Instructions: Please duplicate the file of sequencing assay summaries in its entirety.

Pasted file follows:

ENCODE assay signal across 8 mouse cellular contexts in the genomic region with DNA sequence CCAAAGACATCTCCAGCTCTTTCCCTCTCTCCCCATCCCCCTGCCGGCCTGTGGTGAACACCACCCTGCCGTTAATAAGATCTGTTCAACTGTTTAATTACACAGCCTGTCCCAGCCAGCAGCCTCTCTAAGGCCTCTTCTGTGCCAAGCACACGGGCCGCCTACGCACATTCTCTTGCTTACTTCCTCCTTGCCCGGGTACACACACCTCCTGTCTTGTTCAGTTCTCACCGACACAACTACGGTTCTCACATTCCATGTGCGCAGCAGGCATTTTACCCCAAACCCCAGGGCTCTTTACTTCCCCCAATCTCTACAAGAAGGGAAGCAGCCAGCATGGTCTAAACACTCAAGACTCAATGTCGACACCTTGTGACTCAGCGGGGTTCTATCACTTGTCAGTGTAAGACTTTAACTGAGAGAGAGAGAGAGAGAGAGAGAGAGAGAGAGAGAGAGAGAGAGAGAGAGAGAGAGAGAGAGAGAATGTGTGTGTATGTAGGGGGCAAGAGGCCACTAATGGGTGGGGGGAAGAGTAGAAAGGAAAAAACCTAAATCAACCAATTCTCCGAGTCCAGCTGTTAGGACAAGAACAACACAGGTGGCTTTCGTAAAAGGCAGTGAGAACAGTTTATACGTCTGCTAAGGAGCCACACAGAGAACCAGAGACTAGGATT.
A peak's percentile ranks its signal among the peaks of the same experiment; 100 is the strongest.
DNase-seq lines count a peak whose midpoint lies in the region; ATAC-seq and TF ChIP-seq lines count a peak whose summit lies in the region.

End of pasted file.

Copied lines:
ENCODE assay signal across 8 mouse cellular contexts in the genomic region with DNA sequence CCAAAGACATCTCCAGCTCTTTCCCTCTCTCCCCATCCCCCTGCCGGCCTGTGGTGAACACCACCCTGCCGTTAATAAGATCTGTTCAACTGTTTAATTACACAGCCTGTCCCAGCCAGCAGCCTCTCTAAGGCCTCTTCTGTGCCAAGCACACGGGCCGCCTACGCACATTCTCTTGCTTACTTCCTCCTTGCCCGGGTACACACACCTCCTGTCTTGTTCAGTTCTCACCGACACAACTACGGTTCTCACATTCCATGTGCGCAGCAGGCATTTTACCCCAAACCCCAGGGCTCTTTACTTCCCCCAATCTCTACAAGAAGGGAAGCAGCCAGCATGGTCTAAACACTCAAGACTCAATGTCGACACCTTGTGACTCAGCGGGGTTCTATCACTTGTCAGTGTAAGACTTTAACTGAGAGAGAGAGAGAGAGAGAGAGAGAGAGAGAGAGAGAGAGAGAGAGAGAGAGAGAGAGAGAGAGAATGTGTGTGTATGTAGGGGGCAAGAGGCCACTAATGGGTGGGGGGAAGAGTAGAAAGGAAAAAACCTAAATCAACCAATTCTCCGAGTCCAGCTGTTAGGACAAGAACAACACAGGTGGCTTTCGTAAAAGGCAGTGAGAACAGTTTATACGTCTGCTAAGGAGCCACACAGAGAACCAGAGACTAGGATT.
A peak's percentile ranks its signal among the peaks of the same experiment; 100 is the strongest.
DNase-seq lines count a peak whose midpoint lies in the region; ATAC-seq and TF ChIP-seq lines count a peak whose summit lies in the region.